Here we stand, infants overblown
Poised between two civilizations
Finding the balance irksome
Itching for something to happen
To tip us one way or the other
Groping in the dark for a helping hand
I’m tired O my God am tired
I’m tired of hanging in the middle way
But where can I go.
And that short verse from one of my favorite West African poets roundly summarizes the dilemma facing emerging African writers in the 21st century. Having been born long after the clash of cultures occasioned by European occupation and bred away from the rich cornucopia of cultural enrichment that village life used to enshroud they received their learning, not at the feet of the elders but from the pages of books.
The young unknown African writer (such as myself) already experiencing great difficulty in establishing his role in society, faces even greater difficulty convincing his potential audience of his authenticity. More problematic than both these obstacles is the attempt to find a place in his work for those traditions which have fed his people’s cultures and shaped their imaginations.
The genesis of this anomaly may be attributed to what Janheinz Jahn called ‘the African’s prodigious rush to become westernized’ they were under the impression that they must accept modern civilization as propagated by the Europeans or perish.
Therefore, in trying to avoid the fate of the Australian Aborigines and the Native American Indians, Africans as a matter of necessity wholly embraced the European view of the world and embraced it with utmost dispatch.
This would have had less debilitating repercussions if the assimilation of new ideas, a new language and a whole new way of life had been implemented in the form of constructive addition to existing stores of knowledge thus enriching the social fabric of the ‘African experience’. However, the new breed of African took the learning experience to imply replacement of an obsolete way of life with a ‘new and vastly improved’ model.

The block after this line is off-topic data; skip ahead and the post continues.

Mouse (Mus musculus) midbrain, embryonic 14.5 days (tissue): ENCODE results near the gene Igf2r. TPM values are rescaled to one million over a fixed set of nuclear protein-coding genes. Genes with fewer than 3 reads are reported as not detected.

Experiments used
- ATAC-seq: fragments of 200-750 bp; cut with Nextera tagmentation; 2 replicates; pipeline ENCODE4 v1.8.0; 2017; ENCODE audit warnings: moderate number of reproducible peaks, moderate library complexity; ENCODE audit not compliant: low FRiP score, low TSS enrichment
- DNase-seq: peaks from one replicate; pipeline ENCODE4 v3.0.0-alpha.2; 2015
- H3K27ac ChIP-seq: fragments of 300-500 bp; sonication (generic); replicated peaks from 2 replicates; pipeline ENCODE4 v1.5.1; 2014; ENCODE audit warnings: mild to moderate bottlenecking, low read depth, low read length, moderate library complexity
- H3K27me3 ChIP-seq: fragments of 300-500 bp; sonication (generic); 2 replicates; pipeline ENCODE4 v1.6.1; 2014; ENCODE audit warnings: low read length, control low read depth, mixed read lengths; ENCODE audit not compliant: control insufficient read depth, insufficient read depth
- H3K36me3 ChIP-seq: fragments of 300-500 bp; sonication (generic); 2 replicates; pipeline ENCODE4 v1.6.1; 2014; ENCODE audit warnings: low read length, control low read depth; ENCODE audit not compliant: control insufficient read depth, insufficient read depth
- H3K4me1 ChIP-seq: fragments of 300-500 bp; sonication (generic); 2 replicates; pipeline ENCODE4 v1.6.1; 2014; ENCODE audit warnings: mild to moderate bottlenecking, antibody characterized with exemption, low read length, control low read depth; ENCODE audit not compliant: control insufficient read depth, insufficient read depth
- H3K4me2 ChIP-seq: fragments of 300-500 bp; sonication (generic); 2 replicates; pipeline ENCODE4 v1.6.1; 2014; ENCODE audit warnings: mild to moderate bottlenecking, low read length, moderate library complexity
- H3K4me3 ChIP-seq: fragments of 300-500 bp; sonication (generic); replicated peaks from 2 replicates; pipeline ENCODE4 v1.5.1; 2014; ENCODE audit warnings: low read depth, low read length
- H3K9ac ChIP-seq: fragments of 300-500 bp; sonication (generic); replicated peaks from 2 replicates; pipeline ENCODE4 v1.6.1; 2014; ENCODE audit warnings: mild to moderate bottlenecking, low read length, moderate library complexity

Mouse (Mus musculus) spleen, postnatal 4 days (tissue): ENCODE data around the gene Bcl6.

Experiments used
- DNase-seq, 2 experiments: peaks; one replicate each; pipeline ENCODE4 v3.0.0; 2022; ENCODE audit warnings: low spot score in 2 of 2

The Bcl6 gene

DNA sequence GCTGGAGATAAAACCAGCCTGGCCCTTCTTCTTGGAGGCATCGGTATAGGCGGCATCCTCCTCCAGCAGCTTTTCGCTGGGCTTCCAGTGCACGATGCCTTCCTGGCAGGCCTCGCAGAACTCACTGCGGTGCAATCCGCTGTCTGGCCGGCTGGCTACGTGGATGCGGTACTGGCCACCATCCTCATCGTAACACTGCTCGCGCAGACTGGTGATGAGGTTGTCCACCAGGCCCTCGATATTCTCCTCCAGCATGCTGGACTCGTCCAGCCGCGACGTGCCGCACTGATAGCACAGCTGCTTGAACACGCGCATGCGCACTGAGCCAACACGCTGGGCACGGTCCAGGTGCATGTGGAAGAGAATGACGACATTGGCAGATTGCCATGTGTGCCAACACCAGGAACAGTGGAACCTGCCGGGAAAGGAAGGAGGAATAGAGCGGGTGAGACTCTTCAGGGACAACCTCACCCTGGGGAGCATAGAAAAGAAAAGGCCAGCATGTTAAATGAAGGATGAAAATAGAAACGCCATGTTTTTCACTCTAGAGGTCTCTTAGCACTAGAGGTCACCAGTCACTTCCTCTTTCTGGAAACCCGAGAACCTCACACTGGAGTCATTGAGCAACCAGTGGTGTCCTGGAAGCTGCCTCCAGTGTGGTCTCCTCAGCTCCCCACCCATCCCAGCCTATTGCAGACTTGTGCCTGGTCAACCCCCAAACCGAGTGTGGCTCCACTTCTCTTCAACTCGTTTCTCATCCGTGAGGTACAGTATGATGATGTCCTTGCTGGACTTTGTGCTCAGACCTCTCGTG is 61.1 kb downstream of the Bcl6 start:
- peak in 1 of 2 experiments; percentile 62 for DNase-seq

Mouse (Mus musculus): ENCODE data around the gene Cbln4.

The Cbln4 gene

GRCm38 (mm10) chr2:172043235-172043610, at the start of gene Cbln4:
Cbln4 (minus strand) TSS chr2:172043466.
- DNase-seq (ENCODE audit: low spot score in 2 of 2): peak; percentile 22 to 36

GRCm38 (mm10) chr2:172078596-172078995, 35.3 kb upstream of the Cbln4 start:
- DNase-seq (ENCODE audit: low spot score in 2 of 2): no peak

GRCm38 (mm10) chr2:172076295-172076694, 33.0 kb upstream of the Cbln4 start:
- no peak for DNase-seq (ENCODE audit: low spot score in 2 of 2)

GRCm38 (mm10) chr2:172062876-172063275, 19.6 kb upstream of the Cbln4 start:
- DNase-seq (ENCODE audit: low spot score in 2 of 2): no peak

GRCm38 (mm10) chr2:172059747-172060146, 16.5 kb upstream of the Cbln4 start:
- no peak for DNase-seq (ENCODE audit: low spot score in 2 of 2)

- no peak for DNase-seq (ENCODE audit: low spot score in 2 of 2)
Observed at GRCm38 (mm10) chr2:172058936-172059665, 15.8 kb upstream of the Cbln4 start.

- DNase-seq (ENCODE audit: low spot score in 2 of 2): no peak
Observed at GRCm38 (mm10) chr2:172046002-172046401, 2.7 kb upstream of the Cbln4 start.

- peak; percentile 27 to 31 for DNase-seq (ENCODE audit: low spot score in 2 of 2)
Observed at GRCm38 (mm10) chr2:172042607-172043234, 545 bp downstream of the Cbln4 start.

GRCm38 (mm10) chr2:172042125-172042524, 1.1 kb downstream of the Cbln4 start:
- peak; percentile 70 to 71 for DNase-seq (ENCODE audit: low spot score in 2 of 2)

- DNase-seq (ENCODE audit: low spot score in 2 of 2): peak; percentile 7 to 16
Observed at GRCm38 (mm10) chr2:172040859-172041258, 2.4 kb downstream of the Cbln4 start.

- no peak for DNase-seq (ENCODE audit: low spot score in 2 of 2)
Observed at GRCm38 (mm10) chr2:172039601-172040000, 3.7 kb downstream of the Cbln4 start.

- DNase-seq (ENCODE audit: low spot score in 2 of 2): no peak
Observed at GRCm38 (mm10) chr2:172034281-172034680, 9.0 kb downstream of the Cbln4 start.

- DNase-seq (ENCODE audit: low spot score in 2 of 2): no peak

Deeply steeped in a body of information, ideas and attitudes inherited from the early evangelists and colonial occupiers, this breed of ‘new’ African became the teachers who would teach our teacher’s teachers.
This has led to today’s young writer being severely handicapped when attempting to reach out to an older audience because he is familiar with neither the cultural traditions nor the religious, economic and political heritage of his people. He certainly has no history of glory in the cultural arts for the colonial masters did enough to ensure that teachers of our teacher’s teachers got absolutely no inkling of any pride whatsoever to be found in the pastoral exploits of his ancestors.
The emerging African writer would therefore be more comfortable writing about the conquests of Napoleon Bonaparte than say the medieval empires of Ghana, Mali, Songhai or even the amazing Ottoman Turks,( an African empire that made half of Europe shiver in their boots) because, believe it or not he knows more about the European midget Bonaparte than he knows of ‘Luanda Magere’ his homegrown ‘man of steel’.